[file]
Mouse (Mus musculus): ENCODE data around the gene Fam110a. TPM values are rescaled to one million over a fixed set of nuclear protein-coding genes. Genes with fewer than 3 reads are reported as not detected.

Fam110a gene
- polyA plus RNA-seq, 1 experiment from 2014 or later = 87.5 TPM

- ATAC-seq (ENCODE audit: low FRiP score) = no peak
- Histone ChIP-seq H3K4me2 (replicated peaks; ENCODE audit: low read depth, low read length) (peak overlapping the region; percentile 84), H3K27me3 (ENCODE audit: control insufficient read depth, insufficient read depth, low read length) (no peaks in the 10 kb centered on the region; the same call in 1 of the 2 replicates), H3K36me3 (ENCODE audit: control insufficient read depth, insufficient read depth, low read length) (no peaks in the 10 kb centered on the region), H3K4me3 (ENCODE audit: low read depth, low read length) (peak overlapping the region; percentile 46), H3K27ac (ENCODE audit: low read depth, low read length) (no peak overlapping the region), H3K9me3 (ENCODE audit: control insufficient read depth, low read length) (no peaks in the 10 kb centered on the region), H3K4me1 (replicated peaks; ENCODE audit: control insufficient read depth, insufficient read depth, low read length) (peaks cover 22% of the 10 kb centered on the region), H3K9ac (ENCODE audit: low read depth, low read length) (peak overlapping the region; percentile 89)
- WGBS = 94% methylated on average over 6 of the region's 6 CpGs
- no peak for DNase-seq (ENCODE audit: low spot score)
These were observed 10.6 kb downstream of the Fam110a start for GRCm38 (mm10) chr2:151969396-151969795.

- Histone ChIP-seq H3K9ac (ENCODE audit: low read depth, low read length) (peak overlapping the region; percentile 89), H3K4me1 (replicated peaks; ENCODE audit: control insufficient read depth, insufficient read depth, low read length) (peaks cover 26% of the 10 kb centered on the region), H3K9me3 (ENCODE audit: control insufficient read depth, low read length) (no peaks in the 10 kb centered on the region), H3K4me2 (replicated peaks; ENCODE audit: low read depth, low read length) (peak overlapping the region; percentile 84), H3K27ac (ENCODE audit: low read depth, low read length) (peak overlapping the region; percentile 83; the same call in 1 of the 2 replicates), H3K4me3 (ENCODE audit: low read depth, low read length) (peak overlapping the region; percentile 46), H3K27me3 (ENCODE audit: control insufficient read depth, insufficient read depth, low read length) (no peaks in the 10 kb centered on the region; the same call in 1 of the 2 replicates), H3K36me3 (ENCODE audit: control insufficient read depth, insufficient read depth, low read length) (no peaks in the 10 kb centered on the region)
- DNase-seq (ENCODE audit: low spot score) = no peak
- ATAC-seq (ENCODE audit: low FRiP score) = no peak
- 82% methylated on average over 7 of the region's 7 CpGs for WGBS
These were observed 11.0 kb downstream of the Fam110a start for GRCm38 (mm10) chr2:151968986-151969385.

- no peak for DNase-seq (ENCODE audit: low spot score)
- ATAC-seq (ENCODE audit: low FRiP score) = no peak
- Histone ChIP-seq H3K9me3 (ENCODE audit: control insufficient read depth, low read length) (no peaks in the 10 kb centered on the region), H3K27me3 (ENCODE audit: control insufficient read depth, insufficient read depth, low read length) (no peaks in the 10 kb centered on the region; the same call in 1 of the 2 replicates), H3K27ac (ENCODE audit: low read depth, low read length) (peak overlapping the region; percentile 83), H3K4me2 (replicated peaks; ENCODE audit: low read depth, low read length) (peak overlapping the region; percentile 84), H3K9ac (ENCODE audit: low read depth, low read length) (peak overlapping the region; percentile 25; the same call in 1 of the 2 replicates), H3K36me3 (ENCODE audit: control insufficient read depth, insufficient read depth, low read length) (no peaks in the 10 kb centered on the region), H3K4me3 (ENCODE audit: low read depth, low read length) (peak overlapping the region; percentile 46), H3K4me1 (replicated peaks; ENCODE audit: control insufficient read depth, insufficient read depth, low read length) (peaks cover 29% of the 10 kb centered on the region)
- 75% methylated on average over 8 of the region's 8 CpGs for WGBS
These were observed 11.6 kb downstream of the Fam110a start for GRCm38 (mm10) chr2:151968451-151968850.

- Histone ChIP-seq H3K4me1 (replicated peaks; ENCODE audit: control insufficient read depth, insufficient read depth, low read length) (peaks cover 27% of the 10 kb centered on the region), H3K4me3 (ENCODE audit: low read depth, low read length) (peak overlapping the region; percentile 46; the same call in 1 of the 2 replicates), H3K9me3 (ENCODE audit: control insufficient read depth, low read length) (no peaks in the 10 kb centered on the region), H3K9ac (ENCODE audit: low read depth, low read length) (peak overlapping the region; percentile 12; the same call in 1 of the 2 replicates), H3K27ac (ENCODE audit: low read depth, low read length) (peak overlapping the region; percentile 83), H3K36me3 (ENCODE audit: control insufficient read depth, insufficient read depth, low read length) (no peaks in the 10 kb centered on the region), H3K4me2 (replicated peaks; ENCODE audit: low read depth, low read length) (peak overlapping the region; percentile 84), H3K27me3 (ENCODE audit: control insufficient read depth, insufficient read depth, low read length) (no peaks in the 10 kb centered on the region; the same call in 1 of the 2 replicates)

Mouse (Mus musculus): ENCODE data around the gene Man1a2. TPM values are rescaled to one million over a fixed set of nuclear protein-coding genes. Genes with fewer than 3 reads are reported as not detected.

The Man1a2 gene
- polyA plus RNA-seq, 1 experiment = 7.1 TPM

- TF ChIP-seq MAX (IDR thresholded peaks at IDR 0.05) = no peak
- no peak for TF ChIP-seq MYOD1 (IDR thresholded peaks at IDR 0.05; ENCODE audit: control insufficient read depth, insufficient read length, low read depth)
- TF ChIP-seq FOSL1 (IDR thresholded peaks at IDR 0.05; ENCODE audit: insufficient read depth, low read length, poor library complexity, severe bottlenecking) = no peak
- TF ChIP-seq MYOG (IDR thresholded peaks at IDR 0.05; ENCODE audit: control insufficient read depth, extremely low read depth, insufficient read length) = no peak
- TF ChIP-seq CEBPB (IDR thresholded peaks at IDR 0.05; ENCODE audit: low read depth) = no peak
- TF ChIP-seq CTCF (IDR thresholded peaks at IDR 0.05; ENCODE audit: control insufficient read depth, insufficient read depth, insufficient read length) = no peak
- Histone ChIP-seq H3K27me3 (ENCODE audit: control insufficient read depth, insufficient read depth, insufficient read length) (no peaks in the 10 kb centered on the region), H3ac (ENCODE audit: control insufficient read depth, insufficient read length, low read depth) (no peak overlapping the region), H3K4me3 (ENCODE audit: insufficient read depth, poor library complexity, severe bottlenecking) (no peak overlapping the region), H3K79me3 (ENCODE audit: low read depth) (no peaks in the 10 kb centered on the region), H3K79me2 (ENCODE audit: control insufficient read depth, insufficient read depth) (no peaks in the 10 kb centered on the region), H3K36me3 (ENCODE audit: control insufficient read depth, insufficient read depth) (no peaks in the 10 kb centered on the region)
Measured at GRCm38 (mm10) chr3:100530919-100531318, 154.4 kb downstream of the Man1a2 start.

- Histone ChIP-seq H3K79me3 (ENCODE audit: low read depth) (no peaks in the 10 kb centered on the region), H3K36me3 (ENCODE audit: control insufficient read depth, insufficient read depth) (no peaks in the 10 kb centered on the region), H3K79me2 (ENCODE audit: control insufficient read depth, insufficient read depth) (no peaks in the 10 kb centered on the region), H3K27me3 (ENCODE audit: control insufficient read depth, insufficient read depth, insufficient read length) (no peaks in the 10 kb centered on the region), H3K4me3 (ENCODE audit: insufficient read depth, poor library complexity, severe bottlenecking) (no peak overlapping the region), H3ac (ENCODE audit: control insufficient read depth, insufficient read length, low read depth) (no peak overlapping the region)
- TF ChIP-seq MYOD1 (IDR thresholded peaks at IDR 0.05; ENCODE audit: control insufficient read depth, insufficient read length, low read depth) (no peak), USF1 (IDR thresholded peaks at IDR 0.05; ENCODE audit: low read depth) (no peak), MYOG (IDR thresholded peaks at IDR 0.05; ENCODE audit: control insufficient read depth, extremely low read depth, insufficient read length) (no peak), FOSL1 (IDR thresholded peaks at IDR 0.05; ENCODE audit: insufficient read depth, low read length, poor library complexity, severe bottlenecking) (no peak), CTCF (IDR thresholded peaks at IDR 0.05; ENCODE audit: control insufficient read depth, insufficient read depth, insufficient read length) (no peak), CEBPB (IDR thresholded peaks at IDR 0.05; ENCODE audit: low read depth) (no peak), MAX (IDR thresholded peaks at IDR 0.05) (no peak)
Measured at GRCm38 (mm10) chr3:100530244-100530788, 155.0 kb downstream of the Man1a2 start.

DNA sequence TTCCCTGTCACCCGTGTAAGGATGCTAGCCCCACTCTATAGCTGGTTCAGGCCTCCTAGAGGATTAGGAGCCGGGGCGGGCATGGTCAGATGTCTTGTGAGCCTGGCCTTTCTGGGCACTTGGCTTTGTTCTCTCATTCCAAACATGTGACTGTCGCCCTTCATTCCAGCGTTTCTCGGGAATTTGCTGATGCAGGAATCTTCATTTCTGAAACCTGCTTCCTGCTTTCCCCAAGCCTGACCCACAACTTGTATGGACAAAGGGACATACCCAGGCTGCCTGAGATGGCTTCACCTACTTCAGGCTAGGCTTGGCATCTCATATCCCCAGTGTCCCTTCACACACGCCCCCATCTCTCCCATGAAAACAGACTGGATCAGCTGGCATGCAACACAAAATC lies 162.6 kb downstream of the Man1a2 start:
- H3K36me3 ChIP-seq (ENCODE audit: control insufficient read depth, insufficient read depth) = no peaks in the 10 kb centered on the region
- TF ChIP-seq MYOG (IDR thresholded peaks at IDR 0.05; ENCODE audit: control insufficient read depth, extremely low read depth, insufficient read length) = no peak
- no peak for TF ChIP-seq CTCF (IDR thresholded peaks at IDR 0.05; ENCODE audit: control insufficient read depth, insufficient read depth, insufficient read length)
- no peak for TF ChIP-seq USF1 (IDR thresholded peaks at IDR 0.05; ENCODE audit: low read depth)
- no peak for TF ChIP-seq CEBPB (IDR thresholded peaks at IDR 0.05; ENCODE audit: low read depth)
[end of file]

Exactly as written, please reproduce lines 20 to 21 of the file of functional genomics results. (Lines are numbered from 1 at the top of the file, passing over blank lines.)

Mouse (Mus musculus): ENCODE data around the gene Man1a2. TPM values are rescaled to one million over a fixed set of nuclear protein-coding genes. Genes with fewer than 3 reads are reported as not detected.

The Man1a2 gene